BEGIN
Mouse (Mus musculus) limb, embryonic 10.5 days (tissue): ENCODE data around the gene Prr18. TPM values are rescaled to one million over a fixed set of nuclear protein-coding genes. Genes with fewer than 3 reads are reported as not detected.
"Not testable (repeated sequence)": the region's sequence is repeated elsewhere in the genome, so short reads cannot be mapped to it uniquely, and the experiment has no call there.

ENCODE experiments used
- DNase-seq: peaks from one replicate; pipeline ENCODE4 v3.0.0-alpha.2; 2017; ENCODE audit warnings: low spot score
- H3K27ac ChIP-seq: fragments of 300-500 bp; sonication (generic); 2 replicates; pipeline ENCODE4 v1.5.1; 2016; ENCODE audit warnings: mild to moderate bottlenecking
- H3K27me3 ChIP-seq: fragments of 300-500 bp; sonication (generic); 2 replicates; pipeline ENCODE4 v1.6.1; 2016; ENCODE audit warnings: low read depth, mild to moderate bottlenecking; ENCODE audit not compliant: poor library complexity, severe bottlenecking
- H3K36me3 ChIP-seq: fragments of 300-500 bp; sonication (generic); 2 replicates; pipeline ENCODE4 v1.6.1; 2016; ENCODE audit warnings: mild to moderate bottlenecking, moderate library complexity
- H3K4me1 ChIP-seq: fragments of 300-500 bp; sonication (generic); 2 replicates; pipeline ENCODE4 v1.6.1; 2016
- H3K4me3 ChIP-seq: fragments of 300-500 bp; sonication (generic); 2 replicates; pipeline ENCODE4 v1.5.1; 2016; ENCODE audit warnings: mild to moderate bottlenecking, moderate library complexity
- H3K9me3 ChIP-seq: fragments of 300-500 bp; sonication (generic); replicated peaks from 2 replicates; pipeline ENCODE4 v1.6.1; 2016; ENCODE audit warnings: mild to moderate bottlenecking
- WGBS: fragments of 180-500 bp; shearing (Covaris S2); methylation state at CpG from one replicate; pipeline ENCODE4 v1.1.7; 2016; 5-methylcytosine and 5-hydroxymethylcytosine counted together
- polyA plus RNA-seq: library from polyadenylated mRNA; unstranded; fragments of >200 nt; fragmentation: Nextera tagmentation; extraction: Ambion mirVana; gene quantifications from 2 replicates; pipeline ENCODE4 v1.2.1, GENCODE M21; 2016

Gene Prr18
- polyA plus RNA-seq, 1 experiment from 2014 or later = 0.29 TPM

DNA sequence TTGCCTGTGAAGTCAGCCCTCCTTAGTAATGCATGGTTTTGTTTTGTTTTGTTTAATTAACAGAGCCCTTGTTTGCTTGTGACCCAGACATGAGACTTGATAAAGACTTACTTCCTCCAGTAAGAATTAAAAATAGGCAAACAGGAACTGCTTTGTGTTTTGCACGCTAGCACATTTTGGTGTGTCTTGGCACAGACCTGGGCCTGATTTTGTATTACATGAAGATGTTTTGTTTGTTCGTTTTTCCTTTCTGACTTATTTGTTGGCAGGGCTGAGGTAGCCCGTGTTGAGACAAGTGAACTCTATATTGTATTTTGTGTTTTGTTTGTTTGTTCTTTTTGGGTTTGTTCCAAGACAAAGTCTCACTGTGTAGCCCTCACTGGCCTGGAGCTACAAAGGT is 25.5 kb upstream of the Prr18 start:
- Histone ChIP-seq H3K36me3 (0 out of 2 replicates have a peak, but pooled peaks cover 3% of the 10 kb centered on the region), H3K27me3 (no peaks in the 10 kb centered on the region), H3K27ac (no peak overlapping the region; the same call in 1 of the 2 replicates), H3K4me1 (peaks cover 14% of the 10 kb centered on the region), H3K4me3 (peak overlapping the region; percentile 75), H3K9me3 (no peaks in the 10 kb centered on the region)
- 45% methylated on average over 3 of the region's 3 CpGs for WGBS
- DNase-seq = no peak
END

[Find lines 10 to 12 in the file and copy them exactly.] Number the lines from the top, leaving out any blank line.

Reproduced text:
- H3K9me3 ChIP-seq: fragments of 300-500 bp; sonication (generic); replicated peaks from 2 replicates; pipeline ENCODE4 v1.6.1; 2016; ENCODE audit warnings: mild to moderate bottlenecking
- WGBS: fragments of 180-500 bp; shearing (Covaris S2); methylation state at CpG from one replicate; pipeline ENCODE4 v1.1.7; 2016; 5-methylcytosine and 5-hydroxymethylcytosine counted together
- polyA plus RNA-seq: library from polyadenylated mRNA; unstranded; fragments of >200 nt; fragmentation: Nextera tagmentation; extraction: Ambion mirVana; gene quantifications from 2 replicates; pipeline ENCODE4 v1.2.1, GENCODE M21; 2016